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Claire busking at the Markets to advertise Saplings
  Wow!!! – we had a fabulous day! So far all the feedback we have had from the parents and the children themselves has been very positive.
We had 12 children playing an assortment of instruments. We could not have had better tutors - Dave Johnson and Jason Roweth are perfect educators of the young and so passionate about bush music that it had to rub off. 
Jason & Dave
 Naomi Doherty kept the young ones (Blue Gums) under control with the help of Chris Poleson and kept the fun activities coming so that they did not have time to get bored. 
Thomas, Emily, Megan with Naomi
We were very lucky to have Samantha O’Brien assisting Jason, as they had two flute players and a sax player and thanks to Dave Johnson for transposing the music into Eb for sax and also Bb for our clarinet player at the last minute. Unfortunately, the rhythm (guitar and uke) players who wanted to come could not at the last minute but that did not affect the creative Jason.
Here is Dave’s highlight of the day -
There were many wonderful moments through the day but for me the informal sitting on the step with Declan and playing Bill Gilbert's Geese in the Bog was just magic. I played the tune about six times and each time through he had a bit more of it. A short break while I showed how I cross-rowed it and he had it. He just wowed me. And later I heard him just going over it quietly to himself, so I knew we had to share it with the class. It showed me that there is a real need for the master class aspect as well as the beginner and intermediate stream.

Declan & Dave
Tony Romeo spent some time with the Blue Gums playing lagerphone and percussion and then spent time with the whole group who were very interested in these instruments.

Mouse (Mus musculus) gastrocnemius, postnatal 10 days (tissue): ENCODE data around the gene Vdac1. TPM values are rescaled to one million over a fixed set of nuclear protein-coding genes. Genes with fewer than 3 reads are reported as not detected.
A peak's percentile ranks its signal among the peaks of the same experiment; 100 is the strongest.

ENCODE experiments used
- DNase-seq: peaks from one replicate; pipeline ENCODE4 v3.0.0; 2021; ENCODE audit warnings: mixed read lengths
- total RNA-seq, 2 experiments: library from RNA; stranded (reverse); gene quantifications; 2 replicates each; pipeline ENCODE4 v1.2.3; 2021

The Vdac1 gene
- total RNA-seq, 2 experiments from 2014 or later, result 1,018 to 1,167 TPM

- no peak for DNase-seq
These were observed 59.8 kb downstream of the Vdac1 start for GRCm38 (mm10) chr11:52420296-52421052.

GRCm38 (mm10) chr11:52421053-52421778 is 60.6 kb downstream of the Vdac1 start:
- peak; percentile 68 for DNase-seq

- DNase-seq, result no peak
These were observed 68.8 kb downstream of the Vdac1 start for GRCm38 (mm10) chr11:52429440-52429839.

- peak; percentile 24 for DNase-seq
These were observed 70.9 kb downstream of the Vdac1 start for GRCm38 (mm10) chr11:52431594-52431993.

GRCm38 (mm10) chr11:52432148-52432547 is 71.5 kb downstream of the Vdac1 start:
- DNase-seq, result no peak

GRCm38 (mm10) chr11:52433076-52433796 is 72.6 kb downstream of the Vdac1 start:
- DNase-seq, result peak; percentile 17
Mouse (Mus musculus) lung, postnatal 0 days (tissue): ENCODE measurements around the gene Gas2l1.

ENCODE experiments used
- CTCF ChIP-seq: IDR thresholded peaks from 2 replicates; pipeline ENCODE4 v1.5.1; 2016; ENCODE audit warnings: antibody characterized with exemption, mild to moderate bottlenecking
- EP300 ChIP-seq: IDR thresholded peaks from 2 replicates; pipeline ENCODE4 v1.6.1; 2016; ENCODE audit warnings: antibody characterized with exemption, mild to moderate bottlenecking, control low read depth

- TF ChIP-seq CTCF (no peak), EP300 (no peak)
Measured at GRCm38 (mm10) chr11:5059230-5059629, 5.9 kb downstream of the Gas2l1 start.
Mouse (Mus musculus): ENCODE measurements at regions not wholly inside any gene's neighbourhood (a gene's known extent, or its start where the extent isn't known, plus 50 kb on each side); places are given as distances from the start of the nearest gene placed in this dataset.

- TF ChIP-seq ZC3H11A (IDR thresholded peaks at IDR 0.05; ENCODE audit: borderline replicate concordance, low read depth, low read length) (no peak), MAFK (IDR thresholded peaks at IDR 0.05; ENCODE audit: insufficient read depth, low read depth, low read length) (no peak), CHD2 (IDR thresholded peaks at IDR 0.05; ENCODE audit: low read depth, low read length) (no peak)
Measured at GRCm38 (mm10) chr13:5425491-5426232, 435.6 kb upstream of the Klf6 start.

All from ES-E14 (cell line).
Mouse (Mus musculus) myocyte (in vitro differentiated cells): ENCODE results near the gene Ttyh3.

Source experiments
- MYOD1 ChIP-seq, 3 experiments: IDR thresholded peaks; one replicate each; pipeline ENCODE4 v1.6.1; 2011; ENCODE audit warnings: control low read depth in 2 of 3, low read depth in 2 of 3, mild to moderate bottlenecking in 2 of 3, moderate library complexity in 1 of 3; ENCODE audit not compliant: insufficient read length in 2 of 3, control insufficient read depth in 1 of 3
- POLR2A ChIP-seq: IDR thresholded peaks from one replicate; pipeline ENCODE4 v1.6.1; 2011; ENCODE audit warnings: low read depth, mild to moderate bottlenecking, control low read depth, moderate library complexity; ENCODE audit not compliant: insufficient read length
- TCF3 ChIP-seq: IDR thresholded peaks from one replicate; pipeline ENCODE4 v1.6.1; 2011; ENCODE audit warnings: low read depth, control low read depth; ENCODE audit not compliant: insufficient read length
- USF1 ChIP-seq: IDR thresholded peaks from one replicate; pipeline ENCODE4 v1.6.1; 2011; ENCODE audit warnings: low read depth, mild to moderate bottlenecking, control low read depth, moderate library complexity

Lagerphones & spoons
 He also led them all in a couple of informal dances which were enjoyed by everyone.
   Claire Doherty spent 15mins with the Blue Gums helping them to get their fingers around a fiddle – this was an aim for the future - to have Saplings teach new Saplings and it happened at our first Master Class!

Ralph Pride surprised the group when he turned up as a “swaggie” from the bush looking for John Meredith as he had some more tunes to give him….. the kids just sat there gob-smacked while Dave and Jason collected the tunes from Ralph (who was very funny). 

The highlight of the day was the last hour when each group, the Ironbarks, the Banksias and the Blue Gums, did a little presentation of what they had learnt and then everyone played together. A perfect day…!!!

I am glad we had plenty of food – they could eat!!
Cake made & decorated by Claire 
 Each child took home a goody bag with information on festivals, 2 Mulga Wires, one of Ralph’s song books, the blue Bush Music CD, a pair of spoons, stickers and a chocolate. We also included a feedback form and hope to get these returned in the near future.
We would like to do this again next year and are also thinking of a regular Sunday afternoon (perhaps every three months) session for the Saplings and other young people to attend with just a couple of adults to lead the session. The plan would be a Sunday in Tritton Hall - perhaps 1 – 4pm - to play through the music they received at the Master Class and then at the next Master Class they get a new music book for the year. 
tutors - Kerry, Chris (banjo), Jason (guitar), Sam (flute), Tony, Naomi, Dave, Helen
2 & 3 Generations of bush musicians

 John, Emily, Chris
 Claire, Kerry, Naomi
  Jason & Megan
Naomi, Michelle, Thomas
   George & Thomas
Christina & Tomas
Report - Helen Romeo & Kerry Doherty, coordinators, Saplings subcommittee

photos - Sandra Nixon